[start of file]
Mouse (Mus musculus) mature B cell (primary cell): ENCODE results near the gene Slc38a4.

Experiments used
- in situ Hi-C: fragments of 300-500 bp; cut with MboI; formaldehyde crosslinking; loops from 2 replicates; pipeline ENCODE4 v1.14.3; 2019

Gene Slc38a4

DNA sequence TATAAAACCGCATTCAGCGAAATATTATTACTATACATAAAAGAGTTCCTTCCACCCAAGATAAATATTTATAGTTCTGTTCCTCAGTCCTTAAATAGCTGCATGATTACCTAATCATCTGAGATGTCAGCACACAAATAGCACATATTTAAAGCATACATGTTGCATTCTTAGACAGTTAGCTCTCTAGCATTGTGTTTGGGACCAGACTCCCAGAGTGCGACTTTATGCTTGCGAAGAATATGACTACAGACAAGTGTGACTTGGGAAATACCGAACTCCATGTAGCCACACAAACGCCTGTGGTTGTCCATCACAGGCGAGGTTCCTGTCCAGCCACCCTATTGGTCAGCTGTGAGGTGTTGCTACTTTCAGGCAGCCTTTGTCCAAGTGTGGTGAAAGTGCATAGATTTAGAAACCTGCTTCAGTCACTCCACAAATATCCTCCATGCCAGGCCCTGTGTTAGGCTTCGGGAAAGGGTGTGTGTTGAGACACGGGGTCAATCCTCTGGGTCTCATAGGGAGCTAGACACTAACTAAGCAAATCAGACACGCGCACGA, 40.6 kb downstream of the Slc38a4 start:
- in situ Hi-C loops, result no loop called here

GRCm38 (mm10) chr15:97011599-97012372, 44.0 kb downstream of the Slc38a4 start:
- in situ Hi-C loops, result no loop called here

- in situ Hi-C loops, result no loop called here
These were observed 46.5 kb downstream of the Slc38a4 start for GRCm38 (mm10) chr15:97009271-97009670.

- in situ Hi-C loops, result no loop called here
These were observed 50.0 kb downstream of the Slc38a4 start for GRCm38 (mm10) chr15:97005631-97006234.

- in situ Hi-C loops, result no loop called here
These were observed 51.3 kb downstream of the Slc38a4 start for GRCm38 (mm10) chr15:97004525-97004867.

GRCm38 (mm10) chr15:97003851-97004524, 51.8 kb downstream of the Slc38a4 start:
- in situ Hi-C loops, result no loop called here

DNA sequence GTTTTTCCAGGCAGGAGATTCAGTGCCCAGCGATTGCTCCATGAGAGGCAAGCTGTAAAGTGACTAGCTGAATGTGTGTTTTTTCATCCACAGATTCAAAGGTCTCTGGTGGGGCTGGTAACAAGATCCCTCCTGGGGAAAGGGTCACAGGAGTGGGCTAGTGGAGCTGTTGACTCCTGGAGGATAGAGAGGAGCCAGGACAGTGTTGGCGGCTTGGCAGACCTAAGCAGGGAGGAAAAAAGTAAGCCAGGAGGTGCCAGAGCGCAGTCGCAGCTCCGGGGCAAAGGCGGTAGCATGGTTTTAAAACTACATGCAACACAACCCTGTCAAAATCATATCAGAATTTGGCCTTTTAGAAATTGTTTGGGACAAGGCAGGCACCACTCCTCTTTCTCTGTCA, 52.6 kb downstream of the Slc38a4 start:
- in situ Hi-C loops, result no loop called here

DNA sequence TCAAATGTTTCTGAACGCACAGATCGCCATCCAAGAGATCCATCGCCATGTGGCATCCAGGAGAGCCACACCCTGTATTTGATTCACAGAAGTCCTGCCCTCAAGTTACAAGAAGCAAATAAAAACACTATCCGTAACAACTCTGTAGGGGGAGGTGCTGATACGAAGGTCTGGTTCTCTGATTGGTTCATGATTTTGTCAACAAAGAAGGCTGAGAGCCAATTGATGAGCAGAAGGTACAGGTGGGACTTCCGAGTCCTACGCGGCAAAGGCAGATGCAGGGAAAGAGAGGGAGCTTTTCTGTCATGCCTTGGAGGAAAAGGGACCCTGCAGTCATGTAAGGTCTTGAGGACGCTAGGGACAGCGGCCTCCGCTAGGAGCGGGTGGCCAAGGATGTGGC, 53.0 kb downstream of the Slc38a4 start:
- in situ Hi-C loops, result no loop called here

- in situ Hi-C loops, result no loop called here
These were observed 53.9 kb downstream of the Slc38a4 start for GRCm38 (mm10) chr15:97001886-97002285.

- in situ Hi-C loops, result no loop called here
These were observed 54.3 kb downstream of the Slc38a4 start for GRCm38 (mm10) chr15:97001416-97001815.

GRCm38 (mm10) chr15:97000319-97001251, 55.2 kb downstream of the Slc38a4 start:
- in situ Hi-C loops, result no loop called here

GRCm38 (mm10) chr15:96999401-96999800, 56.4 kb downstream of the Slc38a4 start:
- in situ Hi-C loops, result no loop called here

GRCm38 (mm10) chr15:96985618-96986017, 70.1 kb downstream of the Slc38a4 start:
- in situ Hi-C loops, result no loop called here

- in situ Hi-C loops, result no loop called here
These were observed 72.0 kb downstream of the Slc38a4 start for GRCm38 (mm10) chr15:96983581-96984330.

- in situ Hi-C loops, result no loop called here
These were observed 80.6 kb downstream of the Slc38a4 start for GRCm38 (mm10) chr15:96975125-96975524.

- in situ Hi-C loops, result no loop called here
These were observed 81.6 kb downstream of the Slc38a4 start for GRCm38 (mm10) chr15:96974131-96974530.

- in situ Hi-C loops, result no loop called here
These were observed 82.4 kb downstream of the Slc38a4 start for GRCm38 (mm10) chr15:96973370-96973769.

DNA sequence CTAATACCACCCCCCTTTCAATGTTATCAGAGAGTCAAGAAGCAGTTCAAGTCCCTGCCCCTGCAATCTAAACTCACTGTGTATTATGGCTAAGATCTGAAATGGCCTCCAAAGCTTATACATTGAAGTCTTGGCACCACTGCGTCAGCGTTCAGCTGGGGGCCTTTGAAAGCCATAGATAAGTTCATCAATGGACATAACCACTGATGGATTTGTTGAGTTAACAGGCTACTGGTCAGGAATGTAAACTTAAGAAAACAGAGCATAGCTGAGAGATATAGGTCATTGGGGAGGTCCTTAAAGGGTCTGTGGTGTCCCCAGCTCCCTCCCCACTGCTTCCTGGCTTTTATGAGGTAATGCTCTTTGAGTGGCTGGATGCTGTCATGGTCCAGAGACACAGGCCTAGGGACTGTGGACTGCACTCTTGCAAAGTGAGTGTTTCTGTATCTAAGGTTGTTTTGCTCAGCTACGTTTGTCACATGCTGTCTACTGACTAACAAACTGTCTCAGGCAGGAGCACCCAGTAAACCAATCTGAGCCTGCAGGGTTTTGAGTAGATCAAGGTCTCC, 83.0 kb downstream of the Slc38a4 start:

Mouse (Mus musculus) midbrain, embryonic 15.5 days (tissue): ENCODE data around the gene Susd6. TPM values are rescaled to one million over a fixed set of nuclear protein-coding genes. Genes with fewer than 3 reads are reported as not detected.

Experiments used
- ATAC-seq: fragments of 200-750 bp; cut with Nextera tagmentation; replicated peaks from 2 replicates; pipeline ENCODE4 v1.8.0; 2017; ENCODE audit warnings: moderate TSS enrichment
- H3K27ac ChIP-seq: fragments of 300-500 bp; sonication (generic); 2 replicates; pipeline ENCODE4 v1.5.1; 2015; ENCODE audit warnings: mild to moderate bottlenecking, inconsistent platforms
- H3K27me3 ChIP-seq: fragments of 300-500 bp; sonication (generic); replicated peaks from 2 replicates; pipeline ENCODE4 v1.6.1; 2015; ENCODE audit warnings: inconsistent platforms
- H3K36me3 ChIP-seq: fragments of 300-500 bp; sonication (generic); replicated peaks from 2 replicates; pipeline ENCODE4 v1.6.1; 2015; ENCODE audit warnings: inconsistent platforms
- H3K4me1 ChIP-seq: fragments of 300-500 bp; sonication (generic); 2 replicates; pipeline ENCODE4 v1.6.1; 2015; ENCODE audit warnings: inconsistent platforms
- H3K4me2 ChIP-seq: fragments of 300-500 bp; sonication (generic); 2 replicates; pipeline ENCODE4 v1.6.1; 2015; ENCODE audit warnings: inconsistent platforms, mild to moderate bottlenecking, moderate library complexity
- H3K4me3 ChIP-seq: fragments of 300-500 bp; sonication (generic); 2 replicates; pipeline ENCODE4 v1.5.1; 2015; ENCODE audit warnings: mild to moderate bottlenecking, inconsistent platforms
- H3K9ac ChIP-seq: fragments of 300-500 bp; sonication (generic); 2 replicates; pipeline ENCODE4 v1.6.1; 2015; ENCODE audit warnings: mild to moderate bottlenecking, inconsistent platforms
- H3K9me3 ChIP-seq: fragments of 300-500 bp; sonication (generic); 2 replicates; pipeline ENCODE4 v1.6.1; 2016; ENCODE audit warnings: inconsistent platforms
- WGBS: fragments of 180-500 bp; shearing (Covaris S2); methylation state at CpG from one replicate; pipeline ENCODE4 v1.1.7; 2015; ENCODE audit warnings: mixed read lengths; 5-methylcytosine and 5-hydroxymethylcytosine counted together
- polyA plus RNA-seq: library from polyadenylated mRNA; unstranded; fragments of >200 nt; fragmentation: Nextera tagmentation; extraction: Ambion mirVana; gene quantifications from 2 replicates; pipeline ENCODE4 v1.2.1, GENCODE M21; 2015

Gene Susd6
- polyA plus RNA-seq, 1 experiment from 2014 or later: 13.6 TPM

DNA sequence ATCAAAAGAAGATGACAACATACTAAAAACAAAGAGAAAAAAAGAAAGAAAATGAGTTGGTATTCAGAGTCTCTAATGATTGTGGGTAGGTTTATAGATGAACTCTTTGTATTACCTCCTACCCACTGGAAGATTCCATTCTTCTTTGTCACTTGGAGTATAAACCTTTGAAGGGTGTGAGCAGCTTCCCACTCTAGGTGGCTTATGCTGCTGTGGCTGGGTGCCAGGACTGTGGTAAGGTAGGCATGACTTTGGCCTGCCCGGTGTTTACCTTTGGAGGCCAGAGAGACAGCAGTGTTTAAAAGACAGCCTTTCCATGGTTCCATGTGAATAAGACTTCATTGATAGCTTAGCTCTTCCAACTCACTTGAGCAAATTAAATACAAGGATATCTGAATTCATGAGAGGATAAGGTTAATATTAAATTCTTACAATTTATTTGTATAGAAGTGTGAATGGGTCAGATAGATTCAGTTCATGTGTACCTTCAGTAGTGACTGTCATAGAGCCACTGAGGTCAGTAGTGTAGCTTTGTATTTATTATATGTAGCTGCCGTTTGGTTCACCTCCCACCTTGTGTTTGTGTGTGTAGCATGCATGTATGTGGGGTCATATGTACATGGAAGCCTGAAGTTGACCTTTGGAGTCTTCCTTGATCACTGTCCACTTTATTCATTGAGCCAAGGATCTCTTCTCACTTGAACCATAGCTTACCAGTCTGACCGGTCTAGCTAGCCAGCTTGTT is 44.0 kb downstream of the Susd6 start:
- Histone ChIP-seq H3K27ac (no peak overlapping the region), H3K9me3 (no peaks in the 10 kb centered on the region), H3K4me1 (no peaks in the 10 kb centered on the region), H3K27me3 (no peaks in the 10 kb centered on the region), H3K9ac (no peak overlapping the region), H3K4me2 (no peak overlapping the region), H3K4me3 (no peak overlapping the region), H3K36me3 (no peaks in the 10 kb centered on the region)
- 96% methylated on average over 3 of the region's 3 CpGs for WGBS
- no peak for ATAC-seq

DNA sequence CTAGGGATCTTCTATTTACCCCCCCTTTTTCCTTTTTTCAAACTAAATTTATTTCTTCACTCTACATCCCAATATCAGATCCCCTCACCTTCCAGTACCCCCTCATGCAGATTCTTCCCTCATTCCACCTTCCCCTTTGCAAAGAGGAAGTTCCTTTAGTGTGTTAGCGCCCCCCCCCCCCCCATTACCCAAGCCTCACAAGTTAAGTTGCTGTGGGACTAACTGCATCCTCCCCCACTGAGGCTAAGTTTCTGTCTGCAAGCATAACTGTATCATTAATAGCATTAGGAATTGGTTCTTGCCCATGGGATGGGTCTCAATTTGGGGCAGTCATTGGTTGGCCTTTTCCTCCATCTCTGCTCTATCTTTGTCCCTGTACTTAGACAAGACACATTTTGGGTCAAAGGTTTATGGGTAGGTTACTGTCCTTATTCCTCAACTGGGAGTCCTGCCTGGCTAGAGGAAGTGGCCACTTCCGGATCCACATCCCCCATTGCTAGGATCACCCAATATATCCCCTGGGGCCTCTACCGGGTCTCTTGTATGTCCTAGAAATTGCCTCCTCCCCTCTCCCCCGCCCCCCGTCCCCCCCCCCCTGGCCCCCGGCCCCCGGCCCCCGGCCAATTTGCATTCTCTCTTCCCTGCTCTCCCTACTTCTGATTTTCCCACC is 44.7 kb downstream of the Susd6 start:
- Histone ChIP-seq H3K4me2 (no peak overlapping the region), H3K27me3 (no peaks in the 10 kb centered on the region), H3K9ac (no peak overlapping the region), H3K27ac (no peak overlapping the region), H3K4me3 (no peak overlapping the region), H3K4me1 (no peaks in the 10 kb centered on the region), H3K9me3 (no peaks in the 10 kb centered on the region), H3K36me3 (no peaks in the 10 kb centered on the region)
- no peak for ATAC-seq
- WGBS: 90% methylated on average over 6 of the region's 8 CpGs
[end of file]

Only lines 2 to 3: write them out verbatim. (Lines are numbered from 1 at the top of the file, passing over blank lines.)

Experiments used
- in situ Hi-C: fragments of 300-500 bp; cut with MboI; formaldehyde crosslinking; loops from 2 replicates; pipeline ENCODE4 v1.14.3; 2019